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Ask any question you want about Physics

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posted on May, 18 2015 @ 09:56 AM
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a reply to: Arbitrageur

(paraphrase) "the vertical separation between the black lines is a measure of the probability of finding the paricle ear that location"

That image is not attempting to depict how the photon exists at all;

It is exclaiming to depict a range, in which the photon might exist.

We are still waiting for a depiction of what and how the photon itself might be.




posted on May, 18 2015 @ 10:25 AM
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a reply to: ImaFungi
I said it wasn't an accurate model of the photon, but I still find it useful.

Our experiments and observations tell us lots about photons, and QED is a good model of how photons and matter interact, which is able to predict what we observe in experiment.

I don't think you can come up with any classical representation of a photon that will give you the accuracy of predictions that comes from QED, but if you can demonstrate otherwise, feel free.

The best minds have already tried to explain the photon in classical terms, and have determined that so far every attempt to do so has failed. Maybe you'll be the first to succeed but I doubt it, because the other people who have tried were much more rigorous in their approach than you.



posted on May, 18 2015 @ 10:38 AM
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originally posted by: Arbitrageur
I agree photons aren't like balls, but I can't think of them as points either. If I thought of them as points I'd think of those points leaking out of the ~1mm wide holes in my microwave oven door, and not much microwave radiation leaks out.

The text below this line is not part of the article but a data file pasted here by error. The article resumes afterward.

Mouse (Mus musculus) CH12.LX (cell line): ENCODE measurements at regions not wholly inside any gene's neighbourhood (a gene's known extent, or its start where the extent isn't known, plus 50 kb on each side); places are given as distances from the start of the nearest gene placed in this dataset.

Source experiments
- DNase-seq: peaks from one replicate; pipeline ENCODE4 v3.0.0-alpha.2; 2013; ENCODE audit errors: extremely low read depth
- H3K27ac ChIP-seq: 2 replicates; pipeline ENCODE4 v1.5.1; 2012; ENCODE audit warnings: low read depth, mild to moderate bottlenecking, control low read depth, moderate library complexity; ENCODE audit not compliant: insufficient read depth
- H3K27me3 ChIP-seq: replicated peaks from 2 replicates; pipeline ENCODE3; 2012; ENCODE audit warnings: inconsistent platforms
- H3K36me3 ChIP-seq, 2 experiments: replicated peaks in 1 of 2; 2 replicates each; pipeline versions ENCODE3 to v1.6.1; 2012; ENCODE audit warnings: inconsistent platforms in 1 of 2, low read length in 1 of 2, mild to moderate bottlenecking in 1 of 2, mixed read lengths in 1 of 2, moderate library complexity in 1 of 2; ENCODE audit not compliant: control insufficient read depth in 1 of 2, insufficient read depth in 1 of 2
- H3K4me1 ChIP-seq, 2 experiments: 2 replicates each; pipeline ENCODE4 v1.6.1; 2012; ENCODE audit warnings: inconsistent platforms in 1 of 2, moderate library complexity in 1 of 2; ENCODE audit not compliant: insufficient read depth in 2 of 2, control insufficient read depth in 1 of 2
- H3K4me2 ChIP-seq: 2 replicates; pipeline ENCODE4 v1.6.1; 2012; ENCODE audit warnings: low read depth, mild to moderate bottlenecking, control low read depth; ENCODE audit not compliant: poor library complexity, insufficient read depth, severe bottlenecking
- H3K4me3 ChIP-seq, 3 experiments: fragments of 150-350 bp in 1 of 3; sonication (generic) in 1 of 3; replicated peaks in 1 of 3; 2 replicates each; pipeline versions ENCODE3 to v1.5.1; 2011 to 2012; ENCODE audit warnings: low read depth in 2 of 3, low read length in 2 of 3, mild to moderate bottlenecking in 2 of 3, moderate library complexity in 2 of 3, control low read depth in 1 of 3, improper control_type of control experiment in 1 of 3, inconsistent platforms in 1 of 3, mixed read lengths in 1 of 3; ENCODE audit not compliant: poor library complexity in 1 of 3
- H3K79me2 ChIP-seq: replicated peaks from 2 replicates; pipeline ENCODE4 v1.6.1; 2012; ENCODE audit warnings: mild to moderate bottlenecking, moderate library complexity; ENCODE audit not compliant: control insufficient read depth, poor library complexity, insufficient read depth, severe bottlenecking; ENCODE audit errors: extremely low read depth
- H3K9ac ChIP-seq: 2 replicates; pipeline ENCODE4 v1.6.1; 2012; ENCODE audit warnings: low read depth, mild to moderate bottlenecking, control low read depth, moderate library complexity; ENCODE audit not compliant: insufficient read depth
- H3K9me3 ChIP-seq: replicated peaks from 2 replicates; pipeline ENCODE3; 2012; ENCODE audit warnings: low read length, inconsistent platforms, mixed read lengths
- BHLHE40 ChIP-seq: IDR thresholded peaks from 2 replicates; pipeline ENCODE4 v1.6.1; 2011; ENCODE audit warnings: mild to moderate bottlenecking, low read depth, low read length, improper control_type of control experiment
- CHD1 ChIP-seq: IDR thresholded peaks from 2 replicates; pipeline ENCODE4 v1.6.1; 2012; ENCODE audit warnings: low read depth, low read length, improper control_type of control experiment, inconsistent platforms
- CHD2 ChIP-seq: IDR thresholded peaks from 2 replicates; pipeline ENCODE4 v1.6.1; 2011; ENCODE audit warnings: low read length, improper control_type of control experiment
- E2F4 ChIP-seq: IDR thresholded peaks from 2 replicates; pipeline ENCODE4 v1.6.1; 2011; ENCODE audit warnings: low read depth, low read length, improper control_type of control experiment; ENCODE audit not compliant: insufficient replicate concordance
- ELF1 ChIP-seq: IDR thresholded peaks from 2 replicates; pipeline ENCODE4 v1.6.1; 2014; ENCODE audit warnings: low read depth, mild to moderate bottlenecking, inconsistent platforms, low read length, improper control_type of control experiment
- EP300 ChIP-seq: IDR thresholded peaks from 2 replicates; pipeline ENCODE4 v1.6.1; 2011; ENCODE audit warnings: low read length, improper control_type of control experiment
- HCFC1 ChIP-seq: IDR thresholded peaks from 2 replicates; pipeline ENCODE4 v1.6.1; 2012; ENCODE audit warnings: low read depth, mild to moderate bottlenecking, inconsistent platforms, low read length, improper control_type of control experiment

That's because the wave aspect is larger than the hole. The photon is somewhere in the wave, as a probability function. If the wave's stopped, the photon bounces. But it's still a point.



posted on May, 18 2015 @ 10:39 AM
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originally posted by: ImaFungi
We are still waiting for a depiction of what and how the photon itself might be.


Wood. It's a little wooden ball, typically painted yellow.



posted on May, 18 2015 @ 10:40 AM
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originally posted by: Bedlam

originally posted by: Arbitrageur
I agree photons aren't like balls, but I can't think of them as points either. If I thought of them as points I'd think of those points leaking out of the ~1mm wide holes in my microwave oven door, and not much microwave radiation leaks out.


That's because the wave aspect is larger than the hole. The photon is somewhere in the wave, as a probability function. If the wave's stopped, the photon bounces. But it's still a point.


But phage said points cant exist.

I guess he is wrong, and there is proof that geometry exists. Sweet.



posted on May, 18 2015 @ 10:42 AM
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originally posted by: Arbitrageur
a reply to: ImaFungi
I said it wasn't an accurate model of the photon, but I still find it useful.

Our experiments and observations tell us lots about photons, and QED is a good model of how photons and matter interact, which is able to predict what we observe in experiment.

I don't think you can come up with any classical representation of a photon that will give you the accuracy of predictions that comes from QED, but if you can demonstrate otherwise, feel free.

The best minds have already tried to explain the photon in classical terms, and have determined that so far every attempt to do so has failed. Maybe you'll be the first to succeed but I doubt it, because the other people who have tried were much more rigorous in their approach than you.


The only way in which 'some thing and some things' can be (BE!!!!) non classical, is if they are fake.

video games, movies, dreams, etc.

Reality must be classical if it is real.

If it seems like an aspect is not classical;

Then this is because the classicality of it is more complex than you are considering.


AHHHH

But it really may be that the classical world is fake